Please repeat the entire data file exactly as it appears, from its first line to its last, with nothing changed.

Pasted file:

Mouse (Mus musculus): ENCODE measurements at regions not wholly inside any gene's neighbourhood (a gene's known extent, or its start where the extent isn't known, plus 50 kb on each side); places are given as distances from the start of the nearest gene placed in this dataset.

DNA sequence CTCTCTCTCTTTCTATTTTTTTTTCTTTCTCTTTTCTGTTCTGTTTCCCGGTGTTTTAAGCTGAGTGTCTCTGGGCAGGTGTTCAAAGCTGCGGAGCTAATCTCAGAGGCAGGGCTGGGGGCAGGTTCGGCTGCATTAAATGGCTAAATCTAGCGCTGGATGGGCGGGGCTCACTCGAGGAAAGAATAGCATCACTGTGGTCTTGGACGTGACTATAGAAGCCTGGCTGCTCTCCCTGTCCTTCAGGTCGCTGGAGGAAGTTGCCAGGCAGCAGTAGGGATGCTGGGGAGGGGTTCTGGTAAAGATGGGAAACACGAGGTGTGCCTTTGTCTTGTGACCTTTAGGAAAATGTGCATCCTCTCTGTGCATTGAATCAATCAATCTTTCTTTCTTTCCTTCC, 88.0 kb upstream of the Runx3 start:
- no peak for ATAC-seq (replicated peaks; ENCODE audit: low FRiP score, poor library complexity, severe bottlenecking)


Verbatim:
Mouse (Mus musculus): ENCODE measurements at regions not wholly inside any gene's neighbourhood (a gene's known extent, or its start where the extent isn't known, plus 50 kb on each side); places are given as distances from the start of the nearest gene placed in this dataset.

DNA sequence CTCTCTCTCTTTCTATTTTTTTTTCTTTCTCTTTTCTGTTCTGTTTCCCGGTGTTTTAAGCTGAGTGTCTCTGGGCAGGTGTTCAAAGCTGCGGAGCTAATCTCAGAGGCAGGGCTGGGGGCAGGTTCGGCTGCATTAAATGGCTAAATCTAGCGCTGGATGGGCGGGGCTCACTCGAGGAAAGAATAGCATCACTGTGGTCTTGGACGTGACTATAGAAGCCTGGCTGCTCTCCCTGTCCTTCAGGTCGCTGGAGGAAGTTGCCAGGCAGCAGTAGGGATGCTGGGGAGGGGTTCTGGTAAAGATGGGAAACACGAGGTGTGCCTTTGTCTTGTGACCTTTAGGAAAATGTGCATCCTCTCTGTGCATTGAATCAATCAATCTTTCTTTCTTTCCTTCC, 88.0 kb upstream of the Runx3 start:
- no peak for ATAC-seq (replicated peaks; ENCODE audit: low FRiP score, poor library complexity, severe bottlenecking)